One of the reasons why I was so appalled at my action during the trip to Ho Chi Minh City is that, I used to make a different choice. Upon my conflicted state of seeing a homeless man or a stranger seeking for financial help, I would force myself to step out of my comfort zone and talk. By conversing with them, I let them know that they were not invisible.
Of course, making this choice was tough at first, but rewarding in the end. The conversations I had with people who I would have otherwise ignored, stay with me: depressing because of unexpected horrors, but endearing thanks to lovely tidbits of information we strangers can share.
I used to pass a homeless man standing in front of Penn Station every day last summer. I remembered how his bulky figure was hard to miss on the crowded sidewalk, the white frizzy hair that glistened under summer sunlight, the cheeks covered with gray freckles and his fingers with dirty nails holding the sign, “Homeless. Any help is appreciated.”
“Hi, would you like some chicken nuggets?” I said.
His lips spread into a thin smile as I shared with him my lunch. The short conversation initiated by my fragile courage led me to his world. Losing his job, he quickly became homeless, relied on random kindness from strangers for food and slept at a park near the station. When we parted, he overwhelmed me with ferocious appreciation.
“Thank you so much,” he repeated incessantly.
But, he wasn’t the only one. The story of each homeless person is very different. I recalled another one whose divorce took everything away from him. He had a long face, high cheekbones, and a seemingly wistful expression. When I started talking to him, he shared much, as if he had always wanted someone to listen and care.
“Even though I haven’t showered since Christmas, I would rather live on the streets than go back to the homeless shelter. It is safer,” he told me as I conversed with him. “When you throw all the people with these mental problems into one confined space, there will be many issues. My stuff, my Bible, they took them away.” At the end, I wished him luck but received no answer.
My heart sank as I realized he had resumed staring into the nothingness. I stood up and turned around to join the flow of oblivious pedestrians, feeling unsettled. I needlessly worried that I would soon forget about this man and his situation. After all, how long could I remember an acquaintance I almost ignored? But I didn’t, I don’t, I can’t and I won’t, forget.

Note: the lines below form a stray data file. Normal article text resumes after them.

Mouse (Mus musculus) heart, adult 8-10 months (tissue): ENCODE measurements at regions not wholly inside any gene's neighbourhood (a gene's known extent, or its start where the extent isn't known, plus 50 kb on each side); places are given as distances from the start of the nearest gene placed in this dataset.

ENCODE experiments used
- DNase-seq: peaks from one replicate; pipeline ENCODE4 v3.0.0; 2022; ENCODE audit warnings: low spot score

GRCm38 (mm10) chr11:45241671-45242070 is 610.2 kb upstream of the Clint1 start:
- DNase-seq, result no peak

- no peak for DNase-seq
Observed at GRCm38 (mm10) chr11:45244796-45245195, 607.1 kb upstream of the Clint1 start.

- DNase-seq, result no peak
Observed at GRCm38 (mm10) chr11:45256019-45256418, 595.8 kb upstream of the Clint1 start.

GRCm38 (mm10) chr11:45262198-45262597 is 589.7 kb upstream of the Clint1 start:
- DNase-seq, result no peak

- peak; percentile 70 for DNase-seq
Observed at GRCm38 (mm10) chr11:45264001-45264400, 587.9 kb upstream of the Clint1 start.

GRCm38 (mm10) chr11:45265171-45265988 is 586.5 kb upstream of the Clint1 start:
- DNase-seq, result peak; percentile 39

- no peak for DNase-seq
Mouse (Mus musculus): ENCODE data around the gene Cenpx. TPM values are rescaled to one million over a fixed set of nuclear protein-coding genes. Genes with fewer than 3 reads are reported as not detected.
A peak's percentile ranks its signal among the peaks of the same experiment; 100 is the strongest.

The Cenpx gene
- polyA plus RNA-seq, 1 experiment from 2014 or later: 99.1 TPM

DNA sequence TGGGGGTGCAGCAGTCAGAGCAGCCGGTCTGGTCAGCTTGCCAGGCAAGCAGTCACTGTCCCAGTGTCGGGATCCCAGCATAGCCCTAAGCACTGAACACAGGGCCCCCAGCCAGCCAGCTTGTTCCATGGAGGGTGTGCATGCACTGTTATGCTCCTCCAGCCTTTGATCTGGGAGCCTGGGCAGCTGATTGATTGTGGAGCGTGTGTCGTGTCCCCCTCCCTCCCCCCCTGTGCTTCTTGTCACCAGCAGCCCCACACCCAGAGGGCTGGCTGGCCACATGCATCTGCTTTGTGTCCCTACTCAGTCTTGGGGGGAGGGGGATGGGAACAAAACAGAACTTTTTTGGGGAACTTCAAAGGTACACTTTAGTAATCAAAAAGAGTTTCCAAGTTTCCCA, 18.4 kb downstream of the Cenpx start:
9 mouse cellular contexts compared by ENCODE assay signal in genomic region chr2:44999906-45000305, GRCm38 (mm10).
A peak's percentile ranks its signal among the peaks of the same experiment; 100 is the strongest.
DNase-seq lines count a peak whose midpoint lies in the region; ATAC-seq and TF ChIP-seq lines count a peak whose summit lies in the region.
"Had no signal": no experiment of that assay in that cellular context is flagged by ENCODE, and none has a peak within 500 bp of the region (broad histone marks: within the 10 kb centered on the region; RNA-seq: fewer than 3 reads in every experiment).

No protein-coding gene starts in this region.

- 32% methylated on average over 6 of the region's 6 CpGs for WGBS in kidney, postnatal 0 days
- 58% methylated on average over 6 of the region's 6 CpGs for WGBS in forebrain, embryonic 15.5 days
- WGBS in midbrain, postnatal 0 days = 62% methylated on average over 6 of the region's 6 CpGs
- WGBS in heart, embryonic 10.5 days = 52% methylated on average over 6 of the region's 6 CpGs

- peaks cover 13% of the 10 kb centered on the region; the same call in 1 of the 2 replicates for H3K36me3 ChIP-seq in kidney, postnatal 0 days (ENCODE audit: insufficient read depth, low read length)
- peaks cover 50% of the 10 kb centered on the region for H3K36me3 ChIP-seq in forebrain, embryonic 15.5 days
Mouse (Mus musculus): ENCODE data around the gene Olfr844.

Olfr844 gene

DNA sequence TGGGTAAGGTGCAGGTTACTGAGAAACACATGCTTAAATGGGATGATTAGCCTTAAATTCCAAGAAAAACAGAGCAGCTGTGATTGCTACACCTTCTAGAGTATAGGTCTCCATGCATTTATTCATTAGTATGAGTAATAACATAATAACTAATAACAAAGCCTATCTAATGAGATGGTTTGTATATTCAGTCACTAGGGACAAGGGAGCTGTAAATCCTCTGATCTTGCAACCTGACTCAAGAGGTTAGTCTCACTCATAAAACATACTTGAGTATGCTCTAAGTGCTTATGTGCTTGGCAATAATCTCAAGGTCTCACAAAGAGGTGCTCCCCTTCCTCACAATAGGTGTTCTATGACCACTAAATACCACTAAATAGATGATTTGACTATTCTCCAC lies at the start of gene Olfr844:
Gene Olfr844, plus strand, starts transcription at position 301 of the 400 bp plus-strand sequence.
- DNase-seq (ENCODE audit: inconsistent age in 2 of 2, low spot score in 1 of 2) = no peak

When you really care and seek to know another being, it’s harder to ignore their dignity. No longer nameless, they are human beings, with identities, stories, struggles, feelings, dreams and hope. They deserve to be listened to, helped, respected and loved; treated as subjects, not objects, just like you. And me.
However, it is still one thing to understand such a truth, and another to live it. To live this way, takes heart, an open mindset and constant courage to make seeing dignity a reality of habit.
There are days when I don’t want to pay attention; there are days, I find it unnecessarily stressful to try to understand someone. Sometimes, like what happened in Ho Chi Minh, my tendency to overthink stops me. And, tired of grappling with this freedom to choose the good for another, I choose to ignore.
Our culture of social and professional climbing pressures many of us to believe that we cannot afford to live slowly. More often than not, I fail to fully engage in a conversation, reply to my friends’ messages or pause to think deeply for another person. And yet, I should never forget that I have the choice. I can reach out or stay silent, I can think of others or of myself, I can engage wholeheartedly or disengage and detach from my connection to others and to the world.
I am thankful for the internship at World Youth Alliance, because when it seems too easy to get carried away with the fast pace of life, my work and the WYA readings, known as the Certified Training Program, slow me down and remind me: human dignity matters. Our inner struggle is a hopeful sign of humanity and the necessary burden of what it means to be a caring human being.
Written by a current WYA North America intern, Nhi Tong from St John’s University.